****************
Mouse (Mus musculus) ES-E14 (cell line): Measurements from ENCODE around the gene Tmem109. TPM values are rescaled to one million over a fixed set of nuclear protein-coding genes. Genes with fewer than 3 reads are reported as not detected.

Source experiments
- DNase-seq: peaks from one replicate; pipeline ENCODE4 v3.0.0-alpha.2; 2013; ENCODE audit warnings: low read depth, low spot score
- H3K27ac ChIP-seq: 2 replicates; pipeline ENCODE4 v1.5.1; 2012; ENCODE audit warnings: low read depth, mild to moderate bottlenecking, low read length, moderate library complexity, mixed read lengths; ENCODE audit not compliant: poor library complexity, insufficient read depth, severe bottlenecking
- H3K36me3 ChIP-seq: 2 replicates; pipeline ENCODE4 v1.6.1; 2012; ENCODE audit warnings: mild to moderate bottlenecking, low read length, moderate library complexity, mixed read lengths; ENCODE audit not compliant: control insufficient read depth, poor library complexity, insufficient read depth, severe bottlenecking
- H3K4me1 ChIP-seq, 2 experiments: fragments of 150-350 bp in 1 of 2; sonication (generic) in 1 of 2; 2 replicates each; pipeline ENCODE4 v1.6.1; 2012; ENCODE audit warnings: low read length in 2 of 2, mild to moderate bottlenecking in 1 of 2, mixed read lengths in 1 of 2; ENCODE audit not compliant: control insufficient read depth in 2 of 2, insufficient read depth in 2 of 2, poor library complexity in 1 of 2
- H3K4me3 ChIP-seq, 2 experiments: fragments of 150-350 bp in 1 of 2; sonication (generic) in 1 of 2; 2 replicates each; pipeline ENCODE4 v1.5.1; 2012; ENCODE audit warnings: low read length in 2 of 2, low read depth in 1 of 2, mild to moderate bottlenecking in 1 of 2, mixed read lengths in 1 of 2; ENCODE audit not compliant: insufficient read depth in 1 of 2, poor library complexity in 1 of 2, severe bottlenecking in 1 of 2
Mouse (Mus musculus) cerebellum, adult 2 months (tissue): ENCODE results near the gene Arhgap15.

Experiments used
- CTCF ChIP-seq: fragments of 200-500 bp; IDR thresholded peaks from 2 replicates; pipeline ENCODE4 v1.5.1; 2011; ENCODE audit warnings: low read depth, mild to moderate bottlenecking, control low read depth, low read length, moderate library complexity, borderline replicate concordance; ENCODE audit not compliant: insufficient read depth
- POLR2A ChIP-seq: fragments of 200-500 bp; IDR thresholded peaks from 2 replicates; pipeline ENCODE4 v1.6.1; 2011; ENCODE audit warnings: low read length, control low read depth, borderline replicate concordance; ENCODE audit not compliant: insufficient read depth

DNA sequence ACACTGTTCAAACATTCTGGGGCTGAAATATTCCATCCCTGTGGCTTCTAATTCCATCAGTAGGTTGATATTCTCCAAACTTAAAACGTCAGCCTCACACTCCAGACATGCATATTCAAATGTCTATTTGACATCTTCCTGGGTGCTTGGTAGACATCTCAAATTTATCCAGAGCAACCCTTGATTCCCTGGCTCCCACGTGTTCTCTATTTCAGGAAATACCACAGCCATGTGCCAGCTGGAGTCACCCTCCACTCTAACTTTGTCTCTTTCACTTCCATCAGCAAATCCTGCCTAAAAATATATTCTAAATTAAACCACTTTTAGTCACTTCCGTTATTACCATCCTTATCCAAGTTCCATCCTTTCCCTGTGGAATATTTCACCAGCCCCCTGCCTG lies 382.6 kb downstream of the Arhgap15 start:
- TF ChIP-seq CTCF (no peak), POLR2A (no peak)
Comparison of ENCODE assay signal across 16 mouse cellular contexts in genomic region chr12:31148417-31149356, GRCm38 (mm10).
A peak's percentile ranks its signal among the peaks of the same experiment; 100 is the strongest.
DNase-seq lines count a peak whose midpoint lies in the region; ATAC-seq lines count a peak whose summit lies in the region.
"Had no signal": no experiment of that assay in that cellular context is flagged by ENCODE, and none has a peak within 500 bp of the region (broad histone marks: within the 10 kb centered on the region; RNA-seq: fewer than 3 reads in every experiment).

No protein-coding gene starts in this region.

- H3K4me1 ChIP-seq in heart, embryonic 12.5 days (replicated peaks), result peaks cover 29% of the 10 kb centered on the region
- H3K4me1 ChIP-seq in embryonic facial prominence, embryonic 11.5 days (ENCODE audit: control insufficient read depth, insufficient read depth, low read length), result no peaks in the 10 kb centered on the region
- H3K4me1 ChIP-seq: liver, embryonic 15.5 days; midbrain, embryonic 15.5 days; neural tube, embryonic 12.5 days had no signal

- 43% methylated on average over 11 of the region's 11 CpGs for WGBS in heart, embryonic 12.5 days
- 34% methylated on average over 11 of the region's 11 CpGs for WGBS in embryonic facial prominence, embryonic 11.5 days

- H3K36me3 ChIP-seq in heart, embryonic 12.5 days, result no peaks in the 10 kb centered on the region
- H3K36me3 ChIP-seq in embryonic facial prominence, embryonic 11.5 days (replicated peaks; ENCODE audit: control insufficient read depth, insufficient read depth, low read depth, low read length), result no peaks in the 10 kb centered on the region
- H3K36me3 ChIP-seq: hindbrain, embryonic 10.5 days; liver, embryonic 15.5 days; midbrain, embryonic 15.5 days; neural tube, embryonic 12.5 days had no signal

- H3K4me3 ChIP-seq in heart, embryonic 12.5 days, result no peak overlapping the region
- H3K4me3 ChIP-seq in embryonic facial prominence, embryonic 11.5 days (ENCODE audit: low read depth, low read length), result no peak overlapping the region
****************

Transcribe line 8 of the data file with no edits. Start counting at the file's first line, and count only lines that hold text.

Mouse (Mus musculus) cerebellum, adult 2 months (tissue): ENCODE results near the gene Arhgap15.